Just a month before Bill left for France, the U.S. Army established the Motor Transport Service (M.T.S.) and assigned it as a subordinate component of the Quartermaster Corps (Q.M.C.). This move would contribute to the burgeoning size of the Q.M.C. At the beginning of the war, it had on strength 227 officers and 6,000 enlisted men. By the time the conflict ended 18 months later, its ranks had grown to 13,500 officers, 230,000 enlisted men and a sizeable civilian component of 100,000 personnel.
As the A.E.F. became increasingly motorized, the Motor Transport Service became a separate branch of the Army. Now called the Motor Transport Corps or M.T.C, the A.E.F. established a facility dedicated to large scale vehicle rebuilding and salvage operations in July, 1918. The facility repaired everything from bicycles to large trucks. Named the M.T.C. Reconstruction Park, it was located 30 miles east of Nevers in the sparsely populated commune of Verneuil, in the Nièvre Department. This expansive compound entailed an estimated 1,000 acres with five steel shops averaging 25,000 square feet each with a large onsite warehouse used to store spare parts and other matériel. Staffing the park was Bill’s unit, now designated the 302nd Mobile Repair Shop (M.R.S.) and two sister units, the 301st and 303rd. Each M.R.S. was composed of 1,150 personnel augmented by German prisoners who were housed in a camp within the park.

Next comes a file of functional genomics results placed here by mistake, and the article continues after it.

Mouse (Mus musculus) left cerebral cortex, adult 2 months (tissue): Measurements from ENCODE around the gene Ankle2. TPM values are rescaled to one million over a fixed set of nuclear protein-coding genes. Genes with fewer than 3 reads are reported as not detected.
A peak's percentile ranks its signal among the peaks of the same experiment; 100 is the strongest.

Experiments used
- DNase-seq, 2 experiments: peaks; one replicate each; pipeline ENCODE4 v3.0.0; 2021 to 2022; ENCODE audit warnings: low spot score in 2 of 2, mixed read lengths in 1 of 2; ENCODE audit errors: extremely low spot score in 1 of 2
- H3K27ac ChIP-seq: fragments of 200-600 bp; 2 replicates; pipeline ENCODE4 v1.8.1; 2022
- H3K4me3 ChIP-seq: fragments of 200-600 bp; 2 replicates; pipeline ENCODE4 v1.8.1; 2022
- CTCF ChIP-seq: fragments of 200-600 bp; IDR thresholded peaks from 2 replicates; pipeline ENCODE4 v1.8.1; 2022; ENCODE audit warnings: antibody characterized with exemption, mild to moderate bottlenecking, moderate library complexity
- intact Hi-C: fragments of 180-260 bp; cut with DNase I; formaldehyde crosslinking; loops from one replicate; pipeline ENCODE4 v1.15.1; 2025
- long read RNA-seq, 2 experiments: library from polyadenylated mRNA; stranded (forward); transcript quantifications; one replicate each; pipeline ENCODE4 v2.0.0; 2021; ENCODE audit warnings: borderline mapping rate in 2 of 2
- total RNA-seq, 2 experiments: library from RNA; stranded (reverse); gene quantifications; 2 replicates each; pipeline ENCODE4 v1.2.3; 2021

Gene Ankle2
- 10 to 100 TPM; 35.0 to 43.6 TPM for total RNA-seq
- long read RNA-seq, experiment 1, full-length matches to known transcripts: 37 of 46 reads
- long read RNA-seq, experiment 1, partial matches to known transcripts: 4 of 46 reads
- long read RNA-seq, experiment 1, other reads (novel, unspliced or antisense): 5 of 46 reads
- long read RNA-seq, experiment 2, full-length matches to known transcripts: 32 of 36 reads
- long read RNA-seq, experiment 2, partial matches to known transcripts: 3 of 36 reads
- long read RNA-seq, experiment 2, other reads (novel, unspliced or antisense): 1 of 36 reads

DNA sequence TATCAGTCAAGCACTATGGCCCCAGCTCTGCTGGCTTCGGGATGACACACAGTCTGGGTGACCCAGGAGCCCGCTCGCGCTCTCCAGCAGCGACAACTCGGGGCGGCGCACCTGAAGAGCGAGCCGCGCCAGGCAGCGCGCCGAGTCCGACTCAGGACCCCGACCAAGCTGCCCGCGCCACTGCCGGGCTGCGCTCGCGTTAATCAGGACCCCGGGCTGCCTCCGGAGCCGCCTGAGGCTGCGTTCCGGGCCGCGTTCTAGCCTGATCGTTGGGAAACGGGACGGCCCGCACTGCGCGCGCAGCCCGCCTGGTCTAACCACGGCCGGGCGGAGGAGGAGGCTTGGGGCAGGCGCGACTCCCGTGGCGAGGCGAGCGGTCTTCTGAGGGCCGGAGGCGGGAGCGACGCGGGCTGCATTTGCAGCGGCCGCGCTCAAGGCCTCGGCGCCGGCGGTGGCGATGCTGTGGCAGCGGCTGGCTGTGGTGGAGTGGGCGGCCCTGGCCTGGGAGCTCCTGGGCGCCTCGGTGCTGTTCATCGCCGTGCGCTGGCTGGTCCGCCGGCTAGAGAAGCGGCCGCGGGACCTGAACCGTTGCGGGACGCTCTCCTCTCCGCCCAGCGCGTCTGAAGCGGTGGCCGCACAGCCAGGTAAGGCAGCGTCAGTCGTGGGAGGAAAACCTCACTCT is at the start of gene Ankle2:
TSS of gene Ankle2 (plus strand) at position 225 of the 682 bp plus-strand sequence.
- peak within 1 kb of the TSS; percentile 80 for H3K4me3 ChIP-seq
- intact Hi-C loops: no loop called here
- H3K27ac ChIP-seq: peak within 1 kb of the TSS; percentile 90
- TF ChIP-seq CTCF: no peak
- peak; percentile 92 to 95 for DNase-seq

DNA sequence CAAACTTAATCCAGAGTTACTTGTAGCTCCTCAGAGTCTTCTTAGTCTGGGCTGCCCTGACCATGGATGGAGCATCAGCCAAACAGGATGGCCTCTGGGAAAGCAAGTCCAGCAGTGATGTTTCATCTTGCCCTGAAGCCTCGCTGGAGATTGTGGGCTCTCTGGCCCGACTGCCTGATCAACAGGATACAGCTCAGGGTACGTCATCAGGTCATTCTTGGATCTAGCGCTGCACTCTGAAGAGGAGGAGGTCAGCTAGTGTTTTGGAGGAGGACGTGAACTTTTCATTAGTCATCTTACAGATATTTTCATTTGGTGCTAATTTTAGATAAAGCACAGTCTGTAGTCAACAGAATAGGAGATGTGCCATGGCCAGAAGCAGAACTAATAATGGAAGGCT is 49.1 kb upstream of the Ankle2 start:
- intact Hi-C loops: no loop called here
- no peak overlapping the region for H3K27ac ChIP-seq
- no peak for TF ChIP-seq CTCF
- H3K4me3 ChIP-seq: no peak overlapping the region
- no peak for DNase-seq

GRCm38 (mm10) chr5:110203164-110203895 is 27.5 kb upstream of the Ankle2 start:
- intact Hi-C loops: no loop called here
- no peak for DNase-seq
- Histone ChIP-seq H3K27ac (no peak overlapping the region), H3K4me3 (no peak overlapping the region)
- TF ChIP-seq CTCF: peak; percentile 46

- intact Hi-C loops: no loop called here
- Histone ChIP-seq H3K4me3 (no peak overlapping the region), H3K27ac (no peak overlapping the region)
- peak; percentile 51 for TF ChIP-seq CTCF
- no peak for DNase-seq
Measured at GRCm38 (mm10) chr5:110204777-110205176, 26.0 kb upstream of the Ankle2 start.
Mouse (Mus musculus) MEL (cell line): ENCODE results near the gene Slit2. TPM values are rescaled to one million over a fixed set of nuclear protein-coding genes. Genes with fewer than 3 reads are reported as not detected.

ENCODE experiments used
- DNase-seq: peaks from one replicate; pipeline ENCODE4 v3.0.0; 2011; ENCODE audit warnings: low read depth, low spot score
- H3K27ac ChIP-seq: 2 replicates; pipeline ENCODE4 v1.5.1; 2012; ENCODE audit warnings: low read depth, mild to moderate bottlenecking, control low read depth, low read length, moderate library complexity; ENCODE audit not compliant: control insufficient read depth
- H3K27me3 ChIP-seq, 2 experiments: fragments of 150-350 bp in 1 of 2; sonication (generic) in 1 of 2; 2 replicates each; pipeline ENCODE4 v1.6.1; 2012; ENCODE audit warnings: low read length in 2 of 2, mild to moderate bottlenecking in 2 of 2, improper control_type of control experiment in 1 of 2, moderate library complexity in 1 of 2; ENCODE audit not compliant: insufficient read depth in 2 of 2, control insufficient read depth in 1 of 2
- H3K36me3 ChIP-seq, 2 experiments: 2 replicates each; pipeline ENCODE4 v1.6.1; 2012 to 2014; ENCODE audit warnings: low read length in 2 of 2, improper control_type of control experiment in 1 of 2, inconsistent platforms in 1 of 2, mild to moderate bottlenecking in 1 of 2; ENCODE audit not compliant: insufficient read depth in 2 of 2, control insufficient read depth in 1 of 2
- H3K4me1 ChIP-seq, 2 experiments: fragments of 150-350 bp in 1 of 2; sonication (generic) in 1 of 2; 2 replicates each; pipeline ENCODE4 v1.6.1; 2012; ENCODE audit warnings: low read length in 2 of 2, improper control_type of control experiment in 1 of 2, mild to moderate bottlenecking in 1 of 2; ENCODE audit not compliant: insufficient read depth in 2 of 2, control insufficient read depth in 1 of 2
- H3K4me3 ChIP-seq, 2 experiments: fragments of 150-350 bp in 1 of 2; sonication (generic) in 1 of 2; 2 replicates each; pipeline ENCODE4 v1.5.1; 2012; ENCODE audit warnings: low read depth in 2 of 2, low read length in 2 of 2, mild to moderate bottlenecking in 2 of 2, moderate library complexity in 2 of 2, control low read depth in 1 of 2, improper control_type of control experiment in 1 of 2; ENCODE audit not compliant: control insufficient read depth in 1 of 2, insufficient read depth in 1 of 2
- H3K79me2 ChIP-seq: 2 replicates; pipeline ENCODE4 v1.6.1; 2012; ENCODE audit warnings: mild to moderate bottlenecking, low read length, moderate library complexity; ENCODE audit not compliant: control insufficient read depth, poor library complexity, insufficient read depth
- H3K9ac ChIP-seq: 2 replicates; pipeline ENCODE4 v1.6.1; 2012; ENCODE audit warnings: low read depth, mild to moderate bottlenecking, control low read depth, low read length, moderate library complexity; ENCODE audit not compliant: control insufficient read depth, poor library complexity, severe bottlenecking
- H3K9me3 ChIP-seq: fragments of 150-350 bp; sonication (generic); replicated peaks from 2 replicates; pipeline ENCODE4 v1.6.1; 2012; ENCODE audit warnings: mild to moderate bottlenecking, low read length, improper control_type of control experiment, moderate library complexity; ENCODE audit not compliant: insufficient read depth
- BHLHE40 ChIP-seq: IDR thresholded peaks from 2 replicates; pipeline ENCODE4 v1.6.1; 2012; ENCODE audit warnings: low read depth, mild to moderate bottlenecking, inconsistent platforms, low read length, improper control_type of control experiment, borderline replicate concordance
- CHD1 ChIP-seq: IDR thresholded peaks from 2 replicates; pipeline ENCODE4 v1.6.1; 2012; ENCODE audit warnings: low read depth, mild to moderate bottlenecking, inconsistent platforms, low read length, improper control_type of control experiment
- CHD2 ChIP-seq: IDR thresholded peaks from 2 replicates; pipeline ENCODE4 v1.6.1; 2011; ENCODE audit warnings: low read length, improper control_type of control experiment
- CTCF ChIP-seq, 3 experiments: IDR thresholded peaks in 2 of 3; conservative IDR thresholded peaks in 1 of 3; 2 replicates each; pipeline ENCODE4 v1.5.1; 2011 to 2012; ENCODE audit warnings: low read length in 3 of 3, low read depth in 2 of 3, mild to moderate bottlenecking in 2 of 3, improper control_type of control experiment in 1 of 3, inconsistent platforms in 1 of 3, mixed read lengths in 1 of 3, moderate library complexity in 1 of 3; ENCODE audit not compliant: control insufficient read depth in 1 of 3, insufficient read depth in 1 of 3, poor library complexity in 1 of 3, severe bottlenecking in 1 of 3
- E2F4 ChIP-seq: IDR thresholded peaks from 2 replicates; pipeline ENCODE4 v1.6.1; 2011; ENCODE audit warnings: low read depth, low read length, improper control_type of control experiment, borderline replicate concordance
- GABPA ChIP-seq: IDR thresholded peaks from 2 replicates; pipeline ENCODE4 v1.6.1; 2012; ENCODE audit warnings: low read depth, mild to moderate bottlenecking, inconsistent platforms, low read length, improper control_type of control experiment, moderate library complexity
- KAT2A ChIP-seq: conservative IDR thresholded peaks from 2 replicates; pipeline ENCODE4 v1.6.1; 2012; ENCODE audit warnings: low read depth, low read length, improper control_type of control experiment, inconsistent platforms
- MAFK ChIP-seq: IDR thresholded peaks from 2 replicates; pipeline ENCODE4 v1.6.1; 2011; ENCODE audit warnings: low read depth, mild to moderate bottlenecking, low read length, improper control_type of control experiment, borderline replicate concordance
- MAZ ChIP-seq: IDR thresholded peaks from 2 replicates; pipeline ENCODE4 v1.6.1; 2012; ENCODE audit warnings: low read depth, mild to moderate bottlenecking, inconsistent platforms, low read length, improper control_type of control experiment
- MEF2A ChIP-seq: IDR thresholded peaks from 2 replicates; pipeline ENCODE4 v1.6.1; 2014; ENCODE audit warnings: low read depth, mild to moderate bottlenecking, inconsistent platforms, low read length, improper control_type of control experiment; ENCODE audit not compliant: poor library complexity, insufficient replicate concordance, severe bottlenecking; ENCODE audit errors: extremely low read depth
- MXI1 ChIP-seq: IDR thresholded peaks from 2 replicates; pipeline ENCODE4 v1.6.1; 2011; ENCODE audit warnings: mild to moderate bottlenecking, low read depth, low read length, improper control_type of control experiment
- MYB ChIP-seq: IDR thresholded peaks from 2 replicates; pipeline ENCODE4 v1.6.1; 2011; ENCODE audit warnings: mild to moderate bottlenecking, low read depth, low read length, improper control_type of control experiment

Research on Bill’s service is ongoing and hopefully will reveal the circumstances in which he was wounded. As a youngster, the writer learned from my Grandmother Connolly, Bill’s sister-in-law, that while serving as a motorcycle dispatch rider, Bill was caught in a German gas attack which left him severely injured. This bit of family lore was recently confirmed by Grandmother’s surviving daughter, the writer’s Aunt Ellenor (Connolly) Alvarez. Aunt Ellenor as we’ll soon see, had any number of amusing anecdotes to share on the roguish Bill in the 1940s and 50s. In addition, an undated clipping from Lynn Sunday Post on Bill’s brother Steve included the following; “Although you yourself were too young to serve in World War I and past the age limit in World War II, your oldest brother, William A. Connolly, was one of the first volunteers to enlist from Lynn in World War I. He was wounded in action with the A.E.F. in France.”